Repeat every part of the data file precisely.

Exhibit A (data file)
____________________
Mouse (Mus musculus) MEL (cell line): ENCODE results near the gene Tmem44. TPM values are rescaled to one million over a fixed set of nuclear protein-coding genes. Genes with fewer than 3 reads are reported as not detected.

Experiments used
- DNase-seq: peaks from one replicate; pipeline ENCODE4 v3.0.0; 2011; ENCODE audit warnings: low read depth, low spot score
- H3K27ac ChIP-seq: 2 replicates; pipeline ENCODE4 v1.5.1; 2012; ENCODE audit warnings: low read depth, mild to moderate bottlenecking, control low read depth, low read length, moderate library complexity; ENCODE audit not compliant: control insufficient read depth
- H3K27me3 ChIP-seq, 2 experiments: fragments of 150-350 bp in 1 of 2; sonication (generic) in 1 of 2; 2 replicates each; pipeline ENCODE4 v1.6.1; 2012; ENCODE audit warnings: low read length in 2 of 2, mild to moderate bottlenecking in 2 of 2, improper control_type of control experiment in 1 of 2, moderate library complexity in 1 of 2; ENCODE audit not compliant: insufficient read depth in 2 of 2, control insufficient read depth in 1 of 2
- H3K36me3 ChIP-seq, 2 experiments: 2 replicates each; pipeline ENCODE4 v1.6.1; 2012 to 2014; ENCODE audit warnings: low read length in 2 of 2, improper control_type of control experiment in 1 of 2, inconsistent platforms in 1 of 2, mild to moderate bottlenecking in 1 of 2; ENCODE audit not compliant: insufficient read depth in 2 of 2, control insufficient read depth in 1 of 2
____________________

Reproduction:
Mouse (Mus musculus) MEL (cell line): ENCODE results near the gene Tmem44. TPM values are rescaled to one million over a fixed set of nuclear protein-coding genes. Genes with fewer than 3 reads are reported as not detected.

Experiments used
- DNase-seq: peaks from one replicate; pipeline ENCODE4 v3.0.0; 2011; ENCODE audit warnings: low read depth, low spot score
- H3K27ac ChIP-seq: 2 replicates; pipeline ENCODE4 v1.5.1; 2012; ENCODE audit warnings: low read depth, mild to moderate bottlenecking, control low read depth, low read length, moderate library complexity; ENCODE audit not compliant: control insufficient read depth
- H3K27me3 ChIP-seq, 2 experiments: fragments of 150-350 bp in 1 of 2; sonication (generic) in 1 of 2; 2 replicates each; pipeline ENCODE4 v1.6.1; 2012; ENCODE audit warnings: low read length in 2 of 2, mild to moderate bottlenecking in 2 of 2, improper control_type of control experiment in 1 of 2, moderate library complexity in 1 of 2; ENCODE audit not compliant: insufficient read depth in 2 of 2, control insufficient read depth in 1 of 2
- H3K36me3 ChIP-seq, 2 experiments: 2 replicates each; pipeline ENCODE4 v1.6.1; 2012 to 2014; ENCODE audit warnings: low read length in 2 of 2, improper control_type of control experiment in 1 of 2, inconsistent platforms in 1 of 2, mild to moderate bottlenecking in 1 of 2; ENCODE audit not compliant: insufficient read depth in 2 of 2, control insufficient read depth in 1 of 2